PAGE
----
6. Bladder Cancer Treatment (PDQ®): Treatment - Patient Information [NCI] - General Information About Urethral Cancer

      Incidence and MortalityUrethral cancer is rare. The annual incidence rates in the Surveillance, Epidemiology, and End Results database over the period from 1973 to 2002 in the United States for men and for women were 4.3 and 1.5 per million, respectively, with downward trends over the three decades.[1] The incidence was twice as high in African Americans as in whites (5 million vs. 2.5 per million). Urethral cancers appear to be associated with infection with human papillomavirus (HPV), particularly HPV16, a strain of HPV known to be causative for cervical cancer.[2,3]Because of its rarity, nearly all information about the treatment of urethral cancer and the outcomes of therapy is derived from retrospective, single-center case series and, therefore, represents a very low level of evidence of 3iiiDiv. The majority of information comes from cases accumulated over many decades at major academic centers.AnatomyThe female urethra is largely contained within the anterior vaginal wall. In

    7. Bladder Cancer Treatment (PDQ®): Treatment - Patient Information [NCI] - Proximal Urethral Cancer

      Female Proximal Urethral CancerLesions of the proximal or entire length of the urethra are usually associated with invasion and a high incidence of pelvic nodal metastases. The prospects for cure are limited except in the case of small tumors. The best results have been achieved with exenterative surgery and urinary diversion with 5-year survival rates ranging from 10% to 20%. To increase the resectability rate of gross tumor and decrease local recurrence, in an effort to shrink tumor margins, it is reasonable to recommend adjunctive, preoperative, radiation therapy. Pelvic lymphadenectomy is performed concomitantly. Ipsilateral inguinal node dissection is indicated only if biopsy specimens of ipsilateral palpable adenopathy are positive on frozen section. For tumors that do not exceed 2 cm in greatest dimension, radiation alone, nonexenterative surgery alone, or a combination of the two may be sufficient to provide an excellent outcome.It is reasonable to consider removal of part of

    8. Bladder Cancer Treatment (PDQ®): Treatment - Patient Information [NCI] - Description of the Evidence

      Incidence and MortalityBladder cancer is the fourth most commonly diagnosed malignancy in men in the United States. It is estimated that 72,570 new cases of bladder cancer are expected to occur in the United States in 2013.[1]Bladder cancer is diagnosed almost twice as often in whites as in blacks of either sex. The incidence of bladder cancer among other ethnic and racial groups in the United States falls between that of blacks and whites. The incidence of bladder cancer increases with age.[2]Since the 1950s, the incidence of bladder cancer has risen by approximately 50%. It is to be anticipated that, with the aging of the U.S. population, this trend will continue. There has been a decrease of approximately 33% in bladder cancer mortality during the same interval (National Cancer Institute's Surveillance, Epidemiology, and End Results program, 1973–1997). It is estimated that 15,210 Americans will die of bladder cancer in 2013.[1]The age-adjusted mortality from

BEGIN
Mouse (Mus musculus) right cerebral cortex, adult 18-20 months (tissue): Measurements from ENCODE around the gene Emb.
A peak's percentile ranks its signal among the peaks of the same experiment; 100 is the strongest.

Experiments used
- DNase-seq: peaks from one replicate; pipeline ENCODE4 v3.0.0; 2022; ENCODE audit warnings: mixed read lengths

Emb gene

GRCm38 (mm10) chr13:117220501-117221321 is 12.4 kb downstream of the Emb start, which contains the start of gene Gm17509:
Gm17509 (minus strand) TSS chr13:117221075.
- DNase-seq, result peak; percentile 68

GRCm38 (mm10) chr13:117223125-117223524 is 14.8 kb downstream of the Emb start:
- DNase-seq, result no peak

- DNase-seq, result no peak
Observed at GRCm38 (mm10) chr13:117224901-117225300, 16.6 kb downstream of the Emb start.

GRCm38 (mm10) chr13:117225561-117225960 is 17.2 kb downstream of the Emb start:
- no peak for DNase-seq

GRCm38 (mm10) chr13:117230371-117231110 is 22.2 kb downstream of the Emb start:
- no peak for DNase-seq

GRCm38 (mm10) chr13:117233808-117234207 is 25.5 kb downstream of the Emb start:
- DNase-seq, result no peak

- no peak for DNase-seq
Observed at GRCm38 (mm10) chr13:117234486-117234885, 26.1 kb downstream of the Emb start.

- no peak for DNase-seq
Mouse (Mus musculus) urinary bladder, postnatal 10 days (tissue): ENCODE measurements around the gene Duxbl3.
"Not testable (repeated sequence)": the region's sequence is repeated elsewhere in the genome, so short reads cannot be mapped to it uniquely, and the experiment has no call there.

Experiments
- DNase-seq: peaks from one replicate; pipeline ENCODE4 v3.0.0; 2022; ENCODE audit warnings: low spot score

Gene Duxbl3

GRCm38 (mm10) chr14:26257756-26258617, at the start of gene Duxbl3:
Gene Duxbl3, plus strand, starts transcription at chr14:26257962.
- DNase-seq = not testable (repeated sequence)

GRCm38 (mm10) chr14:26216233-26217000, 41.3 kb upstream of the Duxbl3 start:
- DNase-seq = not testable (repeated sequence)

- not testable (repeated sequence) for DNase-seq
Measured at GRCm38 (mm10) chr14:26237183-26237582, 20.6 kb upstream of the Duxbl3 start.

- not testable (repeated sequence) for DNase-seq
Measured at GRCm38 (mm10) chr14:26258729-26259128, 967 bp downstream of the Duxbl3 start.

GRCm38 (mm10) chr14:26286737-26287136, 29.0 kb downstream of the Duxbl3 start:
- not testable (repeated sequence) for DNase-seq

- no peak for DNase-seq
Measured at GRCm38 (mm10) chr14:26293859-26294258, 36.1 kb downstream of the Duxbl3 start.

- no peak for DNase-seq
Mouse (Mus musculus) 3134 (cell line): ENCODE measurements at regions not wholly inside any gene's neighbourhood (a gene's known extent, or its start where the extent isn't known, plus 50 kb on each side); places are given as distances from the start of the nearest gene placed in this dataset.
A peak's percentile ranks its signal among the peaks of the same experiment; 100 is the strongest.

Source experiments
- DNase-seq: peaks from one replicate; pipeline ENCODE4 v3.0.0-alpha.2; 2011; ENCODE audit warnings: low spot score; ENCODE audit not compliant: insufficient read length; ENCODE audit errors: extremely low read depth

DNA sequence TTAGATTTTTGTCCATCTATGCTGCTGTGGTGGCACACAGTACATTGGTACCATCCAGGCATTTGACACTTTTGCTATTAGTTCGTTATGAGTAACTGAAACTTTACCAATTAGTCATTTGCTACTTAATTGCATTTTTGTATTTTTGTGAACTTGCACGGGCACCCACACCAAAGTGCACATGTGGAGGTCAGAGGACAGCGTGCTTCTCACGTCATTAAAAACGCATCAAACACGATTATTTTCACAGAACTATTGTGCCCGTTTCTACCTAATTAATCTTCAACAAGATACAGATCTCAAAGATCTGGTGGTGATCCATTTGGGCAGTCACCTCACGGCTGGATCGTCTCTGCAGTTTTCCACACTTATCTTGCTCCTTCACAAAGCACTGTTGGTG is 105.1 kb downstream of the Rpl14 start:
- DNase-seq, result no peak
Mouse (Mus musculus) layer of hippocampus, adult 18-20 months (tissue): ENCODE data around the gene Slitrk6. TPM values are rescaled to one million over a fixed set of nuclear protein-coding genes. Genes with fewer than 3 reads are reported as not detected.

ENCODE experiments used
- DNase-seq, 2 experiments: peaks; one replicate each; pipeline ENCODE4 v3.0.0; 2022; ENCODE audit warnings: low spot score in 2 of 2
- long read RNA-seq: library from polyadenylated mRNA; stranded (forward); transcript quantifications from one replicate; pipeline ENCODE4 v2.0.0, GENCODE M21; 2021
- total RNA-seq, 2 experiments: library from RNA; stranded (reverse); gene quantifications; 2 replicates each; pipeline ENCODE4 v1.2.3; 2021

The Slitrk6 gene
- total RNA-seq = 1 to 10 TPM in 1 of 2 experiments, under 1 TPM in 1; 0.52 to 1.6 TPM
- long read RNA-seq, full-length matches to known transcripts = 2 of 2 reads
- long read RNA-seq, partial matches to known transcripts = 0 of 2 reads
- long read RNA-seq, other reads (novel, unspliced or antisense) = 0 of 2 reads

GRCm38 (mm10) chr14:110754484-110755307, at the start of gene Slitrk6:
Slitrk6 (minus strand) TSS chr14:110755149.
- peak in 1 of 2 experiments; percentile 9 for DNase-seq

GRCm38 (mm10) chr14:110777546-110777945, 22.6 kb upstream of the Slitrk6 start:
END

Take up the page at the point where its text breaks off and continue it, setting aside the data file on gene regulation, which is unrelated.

9. Bladder Cancer Treatment (PDQ®): Treatment - Health Professional Information [NCI] - Treatment Options for Recurrent Bladder Cancer

      Treatment of recurrent bladder cancer depends on previous treatment and where the cancer has recurred. Treatment for recurrent bladder cancer may include the following: Surgery.Chemotherapy.Radiation therapy.A clinical trial of chemotherapy.Check for U.S. clinical trials from NCI's list of cancer clinical trials that are now accepting patients with recurrent bladder cancer. For more specific results, refine the search by using other search features, such as the location of the trial, the type of treatment, or the name of the drug. General information about clinical trials is available from the NCI Web site.

    10. Urethral Cancer Treatment (PDQ®): Treatment - Health Professional Information [NCI] - Cellular Classification of Bladder Cancer

      More than 90% of bladder carcinomas are transitional cell carcinomas derived from the uroepithelium. About 2% to 7% are squamous cell carcinomas, and 2% are adenocarcinomas.[1] Adenocarcinomas may be of urachal origin or nonurachal origin; the latter type is generally thought to arise from metaplasia of chronically irritated transitional epithelium. Small cell carcinomas also may develop in the bladder.[2,3] Sarcomas of the bladder are very rare. Pathologic grade of transitional cell carcinomas, which is based on cellular atypia, nuclear abnormalities, and the number of mitotic figures, is of great prognostic importance.References: Al-Ahmadie H, Lin O, Reuter VE: Pathology and cytology of tumors of the urinary tract. In: Scardino PT, Linehan WM, Zelefsky MJ, et al., eds.: Comprehensive Textbook of Genitourinary Oncology. 4th ed. Philadelphia, Pa: Lippincott Williams & Wilkins, 2011, pp 295-316. Koay EJ, Teh BS, Paulino AC, et al.: A Surveillance, Epidemiology, and End Results analysis